A machine rental company did not owe a duty to train or offer to train a man who later died while using the boom lift on how to use the equipment and, thus, was entitled to summary judgment on a negligence claim brought by his estate, the Indiana Court of Appeals has ruled.
Beginning in 2008, MacAllister Machinery Co. Inc. and MacAllister Rental LLC, which operated equipment rental facilities, began leasing boom lifts to Scepter Inc., which operated a secondary aluminum recycling facility. Every rental was accompanied by an Equipment Condition Report from MacAllister, which noted the user of the equipment should ensure that only properly trained personnel would operate it.
During the afternoon of Feb. 3, 2012, Scepter employee Mitch Arthur was using a rented boom lift to access the inside of the hood of a smelting furnace, a task he had successfully completed in the past. While moving the boom lift out from under the hood, Arthur became trapped and was killed.
After Arthur’s death, the Indiana Occupational Safety and Health Administration determined MacAllister had violated industry standards when the driver who delivered the lift to Scepter did not offer training to the Scepter employees who received it. However, IOSHA later cleared MacAllister of that violation after MacAllister asserted that it had offered individualized and group training at the beginning of its relationship with Scepter and that Scepter had not requested any training.
Arthur’s estate then filed a complaint against the lift manufacturer and MacAllister, asserting product liability and negligence claims. The complaint against the manufacturer was ultimately dismissed, and MacAllister filed for summary judgment.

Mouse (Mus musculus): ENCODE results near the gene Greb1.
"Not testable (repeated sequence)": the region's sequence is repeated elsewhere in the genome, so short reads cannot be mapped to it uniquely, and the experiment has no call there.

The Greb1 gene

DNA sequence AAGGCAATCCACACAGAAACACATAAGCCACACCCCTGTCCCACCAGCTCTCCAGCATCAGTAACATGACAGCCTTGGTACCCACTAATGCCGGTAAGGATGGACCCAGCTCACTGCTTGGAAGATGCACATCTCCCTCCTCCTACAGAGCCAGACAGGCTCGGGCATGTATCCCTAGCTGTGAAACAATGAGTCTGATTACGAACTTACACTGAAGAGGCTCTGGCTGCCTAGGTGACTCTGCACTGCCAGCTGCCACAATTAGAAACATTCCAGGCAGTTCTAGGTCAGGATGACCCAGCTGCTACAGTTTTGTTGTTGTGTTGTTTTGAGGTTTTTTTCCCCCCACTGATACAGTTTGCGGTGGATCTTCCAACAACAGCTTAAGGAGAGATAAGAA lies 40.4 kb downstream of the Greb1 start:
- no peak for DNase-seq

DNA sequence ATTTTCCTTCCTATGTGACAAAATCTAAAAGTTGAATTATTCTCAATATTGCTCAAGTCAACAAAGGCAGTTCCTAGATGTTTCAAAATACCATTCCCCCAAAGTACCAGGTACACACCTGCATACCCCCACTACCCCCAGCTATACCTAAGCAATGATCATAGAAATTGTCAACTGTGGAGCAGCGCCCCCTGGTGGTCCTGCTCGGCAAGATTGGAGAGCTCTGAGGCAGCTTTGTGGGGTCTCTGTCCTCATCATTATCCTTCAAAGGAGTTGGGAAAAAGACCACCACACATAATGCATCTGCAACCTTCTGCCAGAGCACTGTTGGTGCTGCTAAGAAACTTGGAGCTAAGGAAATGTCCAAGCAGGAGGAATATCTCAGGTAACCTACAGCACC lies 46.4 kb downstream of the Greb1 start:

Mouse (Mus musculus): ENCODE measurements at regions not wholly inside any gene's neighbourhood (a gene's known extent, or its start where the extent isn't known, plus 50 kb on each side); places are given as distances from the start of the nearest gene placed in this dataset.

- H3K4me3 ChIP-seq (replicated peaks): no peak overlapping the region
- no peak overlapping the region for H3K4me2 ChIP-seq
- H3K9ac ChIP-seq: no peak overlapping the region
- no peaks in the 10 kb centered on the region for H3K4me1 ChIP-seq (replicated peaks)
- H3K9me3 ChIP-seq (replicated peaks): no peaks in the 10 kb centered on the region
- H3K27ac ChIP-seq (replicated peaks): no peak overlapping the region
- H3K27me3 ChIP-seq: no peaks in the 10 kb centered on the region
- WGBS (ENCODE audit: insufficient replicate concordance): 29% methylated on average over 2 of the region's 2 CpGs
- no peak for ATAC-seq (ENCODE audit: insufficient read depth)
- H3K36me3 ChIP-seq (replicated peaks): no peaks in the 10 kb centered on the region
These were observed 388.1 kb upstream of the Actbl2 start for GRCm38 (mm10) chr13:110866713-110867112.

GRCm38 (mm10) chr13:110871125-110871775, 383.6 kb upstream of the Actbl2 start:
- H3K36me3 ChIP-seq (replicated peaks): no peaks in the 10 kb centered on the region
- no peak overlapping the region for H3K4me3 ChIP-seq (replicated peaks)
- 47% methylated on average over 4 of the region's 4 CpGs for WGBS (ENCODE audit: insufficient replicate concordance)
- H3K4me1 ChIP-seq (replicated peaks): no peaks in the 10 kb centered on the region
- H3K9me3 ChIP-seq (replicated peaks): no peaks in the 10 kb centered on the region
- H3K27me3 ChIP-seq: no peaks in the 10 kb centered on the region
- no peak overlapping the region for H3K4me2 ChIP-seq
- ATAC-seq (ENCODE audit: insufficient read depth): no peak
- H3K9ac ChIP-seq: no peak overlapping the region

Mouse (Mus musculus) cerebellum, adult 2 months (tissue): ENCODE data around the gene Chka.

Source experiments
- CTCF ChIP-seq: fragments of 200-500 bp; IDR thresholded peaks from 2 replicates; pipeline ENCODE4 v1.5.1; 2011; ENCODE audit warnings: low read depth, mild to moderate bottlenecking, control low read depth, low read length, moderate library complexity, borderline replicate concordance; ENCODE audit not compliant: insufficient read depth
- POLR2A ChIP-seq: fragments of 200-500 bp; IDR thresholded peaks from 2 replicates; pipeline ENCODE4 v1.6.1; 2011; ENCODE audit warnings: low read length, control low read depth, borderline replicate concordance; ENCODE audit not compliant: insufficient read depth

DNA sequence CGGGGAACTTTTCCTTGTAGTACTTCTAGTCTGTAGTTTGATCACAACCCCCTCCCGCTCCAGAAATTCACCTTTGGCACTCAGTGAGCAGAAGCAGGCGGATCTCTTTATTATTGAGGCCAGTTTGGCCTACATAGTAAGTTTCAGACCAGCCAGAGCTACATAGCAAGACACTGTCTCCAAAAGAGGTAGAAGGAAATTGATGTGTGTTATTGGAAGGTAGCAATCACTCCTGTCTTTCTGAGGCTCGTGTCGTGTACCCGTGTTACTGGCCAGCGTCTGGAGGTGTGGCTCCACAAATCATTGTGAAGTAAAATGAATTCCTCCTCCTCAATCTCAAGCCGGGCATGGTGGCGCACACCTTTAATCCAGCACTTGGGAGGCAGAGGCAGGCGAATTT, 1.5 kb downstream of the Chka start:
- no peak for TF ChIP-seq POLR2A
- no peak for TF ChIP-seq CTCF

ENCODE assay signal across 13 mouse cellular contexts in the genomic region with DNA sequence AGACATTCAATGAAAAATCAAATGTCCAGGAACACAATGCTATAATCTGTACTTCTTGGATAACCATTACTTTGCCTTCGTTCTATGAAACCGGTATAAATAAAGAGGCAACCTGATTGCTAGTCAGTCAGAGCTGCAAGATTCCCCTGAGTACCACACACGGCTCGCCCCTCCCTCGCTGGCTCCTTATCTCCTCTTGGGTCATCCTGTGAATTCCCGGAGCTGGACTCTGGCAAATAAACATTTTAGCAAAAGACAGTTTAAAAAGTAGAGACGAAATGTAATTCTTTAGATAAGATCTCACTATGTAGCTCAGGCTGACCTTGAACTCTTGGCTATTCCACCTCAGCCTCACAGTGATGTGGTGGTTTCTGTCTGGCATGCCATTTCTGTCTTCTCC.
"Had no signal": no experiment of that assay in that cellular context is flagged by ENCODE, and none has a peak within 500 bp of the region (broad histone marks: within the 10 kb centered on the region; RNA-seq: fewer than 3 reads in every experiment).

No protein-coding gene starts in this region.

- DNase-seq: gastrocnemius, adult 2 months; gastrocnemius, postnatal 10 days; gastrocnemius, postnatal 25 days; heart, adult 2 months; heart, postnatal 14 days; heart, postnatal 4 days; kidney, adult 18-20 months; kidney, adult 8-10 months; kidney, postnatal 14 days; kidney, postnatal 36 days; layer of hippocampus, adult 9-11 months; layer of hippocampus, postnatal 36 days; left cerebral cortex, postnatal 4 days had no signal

The Knox Circuit Court granted that motion and the Indiana Court of Appeals affirmed in the case of Carla S. Arthur, as Special Representative of the Estate of Mitch Arthur, deceased v. MacAllister Machinery Co., Inc., and MacAllister Rental, LLC, 42A01-1610-CT-2307. Judge Robert Altice, writing for the unanimous court, wrote in a footnote that the product liability claim against MacAllister was barred by the statute of repose, so only the negligence claim could proceed.
On appeal, Arthur’s estate claimed MacAllister “had an affirmative duty to inquire as to the application in which the boom lift was going to be used and the train, or offer to train, Scepter employees on how to properly operate the boom lift.” But pointing to the American National Standard for Boom-Supported Elevating Work Platforms, ANSI/SIA A92.5-2006, Altice wrote MacAllister only had a duty to offer training and did not have to make that offer directly to the employee who might operate the lift.
Further, Altice wrote the standards called for Scepter, as the “user,” to ensure “that the person directed to operate the aerial platform has been trained and familiarized with the equipment.” But MacAllister, as the “dealer,” assumes the responsibilities of users only when the dealer “directs personnel to operate an aerial platform.” Thus, “Only if MacAllister had directed Arthur in the use of the boom lift would MacAllister have assumed the greater duties imposed on users,” Altice said.
The appellate court similarly rejected a claim of common law negligence against MacAllister and affirmed the grant of summary judgment to the lessor.